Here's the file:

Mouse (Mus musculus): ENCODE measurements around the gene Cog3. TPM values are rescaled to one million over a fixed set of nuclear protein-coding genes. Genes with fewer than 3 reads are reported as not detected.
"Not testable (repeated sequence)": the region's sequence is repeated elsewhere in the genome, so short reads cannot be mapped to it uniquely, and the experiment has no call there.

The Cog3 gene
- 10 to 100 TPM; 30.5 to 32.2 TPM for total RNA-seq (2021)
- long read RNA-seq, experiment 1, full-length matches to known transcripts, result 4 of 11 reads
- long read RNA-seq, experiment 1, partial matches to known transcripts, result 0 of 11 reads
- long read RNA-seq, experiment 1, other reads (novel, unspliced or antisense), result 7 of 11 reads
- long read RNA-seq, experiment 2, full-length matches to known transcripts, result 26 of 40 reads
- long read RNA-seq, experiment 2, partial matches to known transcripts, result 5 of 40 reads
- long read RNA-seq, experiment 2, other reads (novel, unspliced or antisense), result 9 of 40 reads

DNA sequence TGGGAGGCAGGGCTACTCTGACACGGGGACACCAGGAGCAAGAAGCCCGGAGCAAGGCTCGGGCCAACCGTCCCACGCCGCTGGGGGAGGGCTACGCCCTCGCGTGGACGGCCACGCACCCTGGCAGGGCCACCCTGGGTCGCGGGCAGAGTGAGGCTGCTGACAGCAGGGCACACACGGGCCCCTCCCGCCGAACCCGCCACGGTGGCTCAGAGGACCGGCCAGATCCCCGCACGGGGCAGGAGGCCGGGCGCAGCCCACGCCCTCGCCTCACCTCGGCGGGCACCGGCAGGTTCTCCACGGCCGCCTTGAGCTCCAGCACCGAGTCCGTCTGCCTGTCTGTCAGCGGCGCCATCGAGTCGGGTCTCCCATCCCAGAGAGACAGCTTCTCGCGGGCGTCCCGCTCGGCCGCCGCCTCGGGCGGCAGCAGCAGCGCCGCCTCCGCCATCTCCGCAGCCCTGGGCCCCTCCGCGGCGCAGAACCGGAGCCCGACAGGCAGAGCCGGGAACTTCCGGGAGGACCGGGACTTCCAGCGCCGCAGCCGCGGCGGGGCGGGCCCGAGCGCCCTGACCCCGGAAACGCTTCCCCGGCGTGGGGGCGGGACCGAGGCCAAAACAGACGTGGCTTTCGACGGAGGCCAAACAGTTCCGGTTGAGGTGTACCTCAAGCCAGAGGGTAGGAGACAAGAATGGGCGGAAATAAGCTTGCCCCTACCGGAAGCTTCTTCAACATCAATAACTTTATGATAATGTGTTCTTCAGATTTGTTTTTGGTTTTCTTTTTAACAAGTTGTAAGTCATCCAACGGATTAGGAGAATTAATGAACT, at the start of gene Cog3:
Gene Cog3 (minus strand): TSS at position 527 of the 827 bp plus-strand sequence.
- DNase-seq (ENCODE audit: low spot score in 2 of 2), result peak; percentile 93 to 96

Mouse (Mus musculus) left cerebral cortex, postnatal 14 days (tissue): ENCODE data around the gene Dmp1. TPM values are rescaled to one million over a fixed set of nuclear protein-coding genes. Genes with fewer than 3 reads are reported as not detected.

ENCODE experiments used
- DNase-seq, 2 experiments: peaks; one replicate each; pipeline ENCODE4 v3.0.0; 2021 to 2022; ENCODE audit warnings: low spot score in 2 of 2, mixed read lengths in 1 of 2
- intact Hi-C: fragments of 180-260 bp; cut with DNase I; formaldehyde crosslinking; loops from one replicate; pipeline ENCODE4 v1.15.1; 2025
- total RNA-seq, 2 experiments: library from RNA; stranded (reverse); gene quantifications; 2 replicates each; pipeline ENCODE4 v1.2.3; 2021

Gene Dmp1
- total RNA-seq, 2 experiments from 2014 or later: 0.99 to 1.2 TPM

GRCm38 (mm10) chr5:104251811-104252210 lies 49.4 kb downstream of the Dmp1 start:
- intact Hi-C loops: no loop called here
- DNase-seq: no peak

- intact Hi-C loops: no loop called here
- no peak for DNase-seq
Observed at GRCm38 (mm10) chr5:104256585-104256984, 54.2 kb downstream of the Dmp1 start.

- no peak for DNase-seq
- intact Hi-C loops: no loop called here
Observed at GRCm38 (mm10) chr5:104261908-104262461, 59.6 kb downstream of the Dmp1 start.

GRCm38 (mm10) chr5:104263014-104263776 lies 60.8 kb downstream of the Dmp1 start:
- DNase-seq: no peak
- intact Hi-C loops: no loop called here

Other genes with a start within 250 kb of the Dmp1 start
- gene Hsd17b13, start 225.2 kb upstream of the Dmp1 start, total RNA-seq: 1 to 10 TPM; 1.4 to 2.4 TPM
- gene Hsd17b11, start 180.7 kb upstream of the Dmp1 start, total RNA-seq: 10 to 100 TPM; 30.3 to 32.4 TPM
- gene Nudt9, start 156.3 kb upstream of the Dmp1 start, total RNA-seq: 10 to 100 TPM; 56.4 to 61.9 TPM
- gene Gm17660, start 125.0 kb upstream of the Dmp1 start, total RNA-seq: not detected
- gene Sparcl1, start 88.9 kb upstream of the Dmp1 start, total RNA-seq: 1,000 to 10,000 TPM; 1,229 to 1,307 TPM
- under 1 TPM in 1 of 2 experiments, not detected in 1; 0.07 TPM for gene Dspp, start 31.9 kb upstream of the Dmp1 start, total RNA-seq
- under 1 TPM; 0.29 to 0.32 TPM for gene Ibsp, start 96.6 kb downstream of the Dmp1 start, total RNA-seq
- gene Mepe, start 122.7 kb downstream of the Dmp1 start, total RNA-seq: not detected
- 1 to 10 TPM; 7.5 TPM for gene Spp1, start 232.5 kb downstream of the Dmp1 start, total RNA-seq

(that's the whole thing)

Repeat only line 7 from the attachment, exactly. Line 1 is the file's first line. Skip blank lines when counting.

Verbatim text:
- long read RNA-seq, experiment 1, other reads (novel, unspliced or antisense), result 7 of 11 reads